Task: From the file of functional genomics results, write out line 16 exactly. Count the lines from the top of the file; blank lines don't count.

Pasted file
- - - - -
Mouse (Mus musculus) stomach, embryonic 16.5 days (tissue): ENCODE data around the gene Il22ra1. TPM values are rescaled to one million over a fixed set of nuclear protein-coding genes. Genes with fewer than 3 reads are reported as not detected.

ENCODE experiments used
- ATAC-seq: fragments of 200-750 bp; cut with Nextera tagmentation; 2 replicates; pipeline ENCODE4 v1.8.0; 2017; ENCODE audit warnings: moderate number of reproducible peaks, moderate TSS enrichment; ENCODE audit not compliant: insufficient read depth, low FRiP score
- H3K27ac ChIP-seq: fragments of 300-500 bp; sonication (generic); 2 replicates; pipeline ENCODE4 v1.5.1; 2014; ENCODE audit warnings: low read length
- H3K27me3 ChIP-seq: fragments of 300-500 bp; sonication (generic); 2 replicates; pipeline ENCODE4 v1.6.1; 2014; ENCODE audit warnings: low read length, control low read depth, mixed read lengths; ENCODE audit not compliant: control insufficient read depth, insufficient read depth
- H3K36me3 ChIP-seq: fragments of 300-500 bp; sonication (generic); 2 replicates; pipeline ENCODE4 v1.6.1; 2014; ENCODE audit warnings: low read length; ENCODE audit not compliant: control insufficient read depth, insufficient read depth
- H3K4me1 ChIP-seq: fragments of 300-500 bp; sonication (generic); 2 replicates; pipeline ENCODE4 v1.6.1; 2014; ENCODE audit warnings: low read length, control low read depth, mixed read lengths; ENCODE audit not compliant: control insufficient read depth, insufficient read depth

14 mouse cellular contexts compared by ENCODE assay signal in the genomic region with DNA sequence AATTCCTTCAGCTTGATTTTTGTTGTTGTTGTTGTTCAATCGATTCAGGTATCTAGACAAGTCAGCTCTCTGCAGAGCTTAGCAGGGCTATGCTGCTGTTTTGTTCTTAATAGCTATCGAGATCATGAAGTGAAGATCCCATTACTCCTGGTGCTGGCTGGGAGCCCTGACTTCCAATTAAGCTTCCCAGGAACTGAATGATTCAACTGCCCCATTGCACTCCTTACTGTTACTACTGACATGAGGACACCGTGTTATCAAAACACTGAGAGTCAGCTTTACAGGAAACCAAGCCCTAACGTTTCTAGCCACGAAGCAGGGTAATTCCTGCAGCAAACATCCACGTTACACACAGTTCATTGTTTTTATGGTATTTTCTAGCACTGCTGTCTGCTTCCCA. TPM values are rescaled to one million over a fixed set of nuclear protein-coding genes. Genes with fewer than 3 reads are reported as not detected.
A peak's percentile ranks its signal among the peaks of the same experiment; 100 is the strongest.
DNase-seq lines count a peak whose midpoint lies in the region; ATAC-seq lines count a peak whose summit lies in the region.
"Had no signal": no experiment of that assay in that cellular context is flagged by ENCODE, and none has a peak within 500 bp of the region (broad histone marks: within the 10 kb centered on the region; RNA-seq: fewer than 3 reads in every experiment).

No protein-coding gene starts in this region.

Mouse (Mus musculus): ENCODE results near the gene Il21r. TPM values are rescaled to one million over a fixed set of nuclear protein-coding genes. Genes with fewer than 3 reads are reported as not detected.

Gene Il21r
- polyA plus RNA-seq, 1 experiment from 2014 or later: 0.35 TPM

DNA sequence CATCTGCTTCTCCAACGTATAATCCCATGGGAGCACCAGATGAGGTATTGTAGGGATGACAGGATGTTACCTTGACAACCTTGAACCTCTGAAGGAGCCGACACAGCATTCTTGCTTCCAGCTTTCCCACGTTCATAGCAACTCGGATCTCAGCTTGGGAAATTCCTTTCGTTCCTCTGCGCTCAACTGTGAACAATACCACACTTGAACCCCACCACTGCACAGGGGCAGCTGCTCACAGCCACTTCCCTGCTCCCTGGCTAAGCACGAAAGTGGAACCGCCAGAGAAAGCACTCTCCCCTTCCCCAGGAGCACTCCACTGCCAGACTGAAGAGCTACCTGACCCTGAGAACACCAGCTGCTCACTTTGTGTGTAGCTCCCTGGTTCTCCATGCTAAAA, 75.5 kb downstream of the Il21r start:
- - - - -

DNA sequence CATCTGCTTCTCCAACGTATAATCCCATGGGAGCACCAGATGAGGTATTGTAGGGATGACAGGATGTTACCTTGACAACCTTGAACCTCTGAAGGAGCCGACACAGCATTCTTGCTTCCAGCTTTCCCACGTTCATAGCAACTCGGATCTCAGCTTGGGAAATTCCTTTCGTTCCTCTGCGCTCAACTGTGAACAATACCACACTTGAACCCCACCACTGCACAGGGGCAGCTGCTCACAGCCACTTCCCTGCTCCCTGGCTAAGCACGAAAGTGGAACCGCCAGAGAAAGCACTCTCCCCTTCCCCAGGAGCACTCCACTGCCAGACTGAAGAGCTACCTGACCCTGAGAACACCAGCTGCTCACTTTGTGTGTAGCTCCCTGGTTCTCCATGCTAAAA, 75.5 kb downstream of the Il21r start: